Lohff said the current recommendation from the CDC is for those who previously had COVID-19 to get vaccinated, but noted that could change in the future. In response to another question, Lohff said there’s evidence that protection levels from the vaccine wane over time.

“That’s not actually uncommon,” he said. “We’ve seen that from other vaccinations in the past, including childhood vaccinations.”

The U.S. Centers for Disease Control and Prevention is currently recommending a booster shot for those who are moderately to severely immunocompromised.

Ford asked how, if the district mandates vaccinations for employees, that would affect cities and hospitals.

An increase in the vaccination rate would reduce the likelihood of transmission in classrooms and may in turn be able to reduce transmission in the community as well, Lohff said.

The vaccine is not 100 percent perfect, but it’s better than not having a vaccine, he said.

Public comments

Donna Raagas, a retired district teacher and grandparent of current students, said 40 percent of employees haven’t uploaded a completed COVID-19 vaccination card.

In a district that large, that equates to thousands of people, she said. “That’s a huge group that deserves respect.”

Raagas also asked who has the authority to mandate vaccinations.

Jara told the crowd at the beginning of the meeting that the vaccination proposal is for employees, not students. After he said the district needed to take steps to address the evolving COVID-19 situation, some in the audience booed.

Multiple commenters said they were worried that if a vaccination mandate for employees was approved, that a mandate could be coming for students next. Others brought up the district’s already-existing employee shortage, saying the district can’t afford to lose any workers.

More than two hours into the public comment period, some in the audience were interrupting a public commenter whom board Chair Linda Cavazos said was inadvertently left off a public comment list but had signed up to speak. The commenter expressed support for a mandate.

Cavazos called a five-minute break and said the board would consider whether to clear the meeting room.

After coming back into the room, Cavazos said she wanted to remind attendees of the rules of decorum, including no heckling, and she wants to allow public commenters a chance to speak.

Nearly five hours into the meeting, a speaker directed a comment at trustee Evelyn Garcia Morales about how she left the room for 20 minutes but had made a comment earlier about wanting to add five seconds to a speaker’s time due to interruptions in the room. Garcia Morales left the meeting room and later returned.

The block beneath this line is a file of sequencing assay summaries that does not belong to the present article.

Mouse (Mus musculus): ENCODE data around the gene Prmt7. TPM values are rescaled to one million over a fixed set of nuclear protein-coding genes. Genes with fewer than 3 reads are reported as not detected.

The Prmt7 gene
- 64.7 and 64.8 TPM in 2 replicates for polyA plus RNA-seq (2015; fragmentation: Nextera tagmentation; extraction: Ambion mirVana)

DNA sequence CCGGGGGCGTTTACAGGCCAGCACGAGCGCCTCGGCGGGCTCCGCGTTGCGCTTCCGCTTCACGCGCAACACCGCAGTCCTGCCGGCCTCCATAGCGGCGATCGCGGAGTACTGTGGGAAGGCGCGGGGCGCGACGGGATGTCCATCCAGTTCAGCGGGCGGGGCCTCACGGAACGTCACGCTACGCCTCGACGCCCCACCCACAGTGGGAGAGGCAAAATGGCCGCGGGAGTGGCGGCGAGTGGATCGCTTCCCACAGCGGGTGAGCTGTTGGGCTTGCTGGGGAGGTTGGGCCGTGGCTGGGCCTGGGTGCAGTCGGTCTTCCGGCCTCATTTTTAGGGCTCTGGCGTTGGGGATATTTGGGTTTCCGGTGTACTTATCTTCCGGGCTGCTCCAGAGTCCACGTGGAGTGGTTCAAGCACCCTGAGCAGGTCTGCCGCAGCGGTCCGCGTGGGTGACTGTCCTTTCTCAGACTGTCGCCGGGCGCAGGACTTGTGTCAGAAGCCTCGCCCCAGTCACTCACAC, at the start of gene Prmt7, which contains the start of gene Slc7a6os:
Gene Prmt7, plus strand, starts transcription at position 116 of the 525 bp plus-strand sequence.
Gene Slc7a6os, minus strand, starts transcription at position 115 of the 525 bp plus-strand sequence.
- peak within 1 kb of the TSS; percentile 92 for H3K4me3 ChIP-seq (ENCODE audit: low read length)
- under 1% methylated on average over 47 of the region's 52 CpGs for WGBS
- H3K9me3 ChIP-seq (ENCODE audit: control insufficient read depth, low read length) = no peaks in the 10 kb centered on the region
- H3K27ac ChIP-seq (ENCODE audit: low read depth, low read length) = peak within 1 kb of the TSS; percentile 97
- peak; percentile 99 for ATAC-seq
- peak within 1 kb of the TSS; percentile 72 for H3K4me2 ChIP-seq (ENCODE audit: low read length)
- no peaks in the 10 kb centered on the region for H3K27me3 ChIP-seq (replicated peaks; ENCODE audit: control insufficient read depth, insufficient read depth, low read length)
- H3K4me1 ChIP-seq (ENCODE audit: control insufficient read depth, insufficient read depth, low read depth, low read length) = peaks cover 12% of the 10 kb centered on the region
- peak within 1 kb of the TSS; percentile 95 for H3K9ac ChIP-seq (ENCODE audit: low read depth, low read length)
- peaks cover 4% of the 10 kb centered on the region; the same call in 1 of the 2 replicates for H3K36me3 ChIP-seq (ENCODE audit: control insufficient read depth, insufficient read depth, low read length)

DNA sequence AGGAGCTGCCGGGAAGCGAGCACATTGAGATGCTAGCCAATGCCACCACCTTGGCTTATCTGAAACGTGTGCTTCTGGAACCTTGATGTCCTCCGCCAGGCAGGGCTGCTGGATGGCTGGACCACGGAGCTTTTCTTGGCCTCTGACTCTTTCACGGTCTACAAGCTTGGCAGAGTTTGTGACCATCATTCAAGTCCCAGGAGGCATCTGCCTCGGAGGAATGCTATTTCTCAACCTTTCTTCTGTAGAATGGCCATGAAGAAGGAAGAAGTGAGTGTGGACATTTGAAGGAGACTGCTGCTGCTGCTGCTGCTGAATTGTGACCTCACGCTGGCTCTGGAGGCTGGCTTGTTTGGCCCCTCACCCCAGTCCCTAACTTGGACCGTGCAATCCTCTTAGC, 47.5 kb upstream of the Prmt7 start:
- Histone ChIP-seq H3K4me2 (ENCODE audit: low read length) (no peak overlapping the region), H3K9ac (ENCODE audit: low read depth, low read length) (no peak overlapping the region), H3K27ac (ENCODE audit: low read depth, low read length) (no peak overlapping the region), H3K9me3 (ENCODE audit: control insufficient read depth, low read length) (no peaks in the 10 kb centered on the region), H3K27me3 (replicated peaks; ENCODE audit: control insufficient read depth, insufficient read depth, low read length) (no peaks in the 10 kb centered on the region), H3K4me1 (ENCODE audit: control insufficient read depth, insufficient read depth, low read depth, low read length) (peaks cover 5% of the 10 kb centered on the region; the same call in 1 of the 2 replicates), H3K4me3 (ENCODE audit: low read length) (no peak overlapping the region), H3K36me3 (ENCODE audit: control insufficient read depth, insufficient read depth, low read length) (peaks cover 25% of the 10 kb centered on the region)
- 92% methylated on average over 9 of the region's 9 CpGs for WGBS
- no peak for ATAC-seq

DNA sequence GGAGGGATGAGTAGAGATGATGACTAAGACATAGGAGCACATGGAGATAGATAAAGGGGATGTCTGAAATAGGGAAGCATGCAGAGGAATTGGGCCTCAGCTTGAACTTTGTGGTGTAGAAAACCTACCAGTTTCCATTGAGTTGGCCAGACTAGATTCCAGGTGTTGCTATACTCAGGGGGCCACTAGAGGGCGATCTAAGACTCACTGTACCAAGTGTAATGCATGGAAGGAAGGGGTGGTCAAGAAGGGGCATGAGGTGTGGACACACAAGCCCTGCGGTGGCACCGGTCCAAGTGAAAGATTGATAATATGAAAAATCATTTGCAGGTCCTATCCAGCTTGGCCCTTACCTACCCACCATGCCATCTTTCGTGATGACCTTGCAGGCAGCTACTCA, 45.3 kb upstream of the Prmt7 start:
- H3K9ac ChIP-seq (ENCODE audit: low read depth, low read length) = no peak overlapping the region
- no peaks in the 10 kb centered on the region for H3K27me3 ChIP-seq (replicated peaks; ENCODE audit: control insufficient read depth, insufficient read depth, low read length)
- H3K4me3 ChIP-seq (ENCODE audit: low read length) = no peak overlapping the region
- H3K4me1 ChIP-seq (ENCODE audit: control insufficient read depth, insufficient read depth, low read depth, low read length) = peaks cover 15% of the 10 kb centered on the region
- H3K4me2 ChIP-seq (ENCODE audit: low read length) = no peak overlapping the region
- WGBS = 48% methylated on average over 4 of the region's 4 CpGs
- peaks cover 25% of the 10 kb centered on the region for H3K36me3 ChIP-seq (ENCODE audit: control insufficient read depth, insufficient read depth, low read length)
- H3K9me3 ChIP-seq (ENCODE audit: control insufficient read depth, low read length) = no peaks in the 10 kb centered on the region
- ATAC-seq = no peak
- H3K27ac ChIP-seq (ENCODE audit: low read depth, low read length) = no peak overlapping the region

Shortly thereafter, a man in the audience stood up and yelled at the board, calling them pathetic. He was escorted out of the room by police.

Jim Frazee, a high school teacher and vice president of the Clark County Education Association teachers union, said union members want the safest classrooms possible.

But, he said, “the reopening so far has been a disaster and we don’t have a lot of faith that this mandate will be any better …”

Frazee said the union wants to see the details for the proposed vaccination mandate before taking a stance.

It’s a complicated issue, he said, and he told Jara that with all due respect, “you haven’t done complicated very well this year.”

Vanessa Fullman, a second-grade teacher who said she’s anti-mandate and anti-government overreach, told the board: “If the vaccine is mandated, I will work until I’m fired.”

Kathy Stephens, who’s in her 17th year as a teacher, said that until Wednesday’s School Board meeting, she was always trusted to use her best judgment to do her job.

Now, the district has made a personal and private matter of medical decisions overtly political, she said, calling the proposed vaccination mandate “positively barbaric.”

Carole Moreo, an educator since 1997, said her commitment to her students and the district has been unwavering. She said she will not get vaccinated, noting reasons such as that those who are vaccinated can still contract and spread the virus. Moreo said she has means to walk away from her chosen profession, but many other educators don’t.

Mike English, a special education teacher, said the district is already experiencing a shortage of special education teachers.

Mandating a vaccine will exacerbate an “already dire situation,” he added.

Parents will file lawsuits if their child is no longer receiving the services the district is required to provide under their Individualized Education Program (IEP), English said.

During an afternoon board work session, teacher Meja Hammons — who also spoke during the evening meeting — said she has given 23 years of her life to the district, and has taught more than 1,000 kindergarten and first graders.

“Teaching is not just my job,” she said. “It’s my passion.”

A vaccination mandate will take that all away, Hammons said, noting it will remove her from the students she loves so dearly.

A high school senior who attends Cheyenne High School was among several who spoke in favor of a vaccination mandate, saying people who aren’t wearing a mask or aren’t vaccinated are robbing seniors of in-person opportunities like prom and graduation.

A few parents from Lamping Elementary School in Henderson, which operated under distance education recently due to COVID-19 cases, said in written public comments they support a mandate.

“The principal himself said that the outbreaks only happen amongst the unvaccinated staff,” Lori Linton-Rivera wrote. “The unvaccinated staff are precisely who are responsible for the shutdown. Vaccines MUST be mandated to avoid future shutdowns.”

Contact Julie Wootton-Greener at jgreener@reviewjournal.com or 702-387-2921. Follow @julieswootton on Twitter.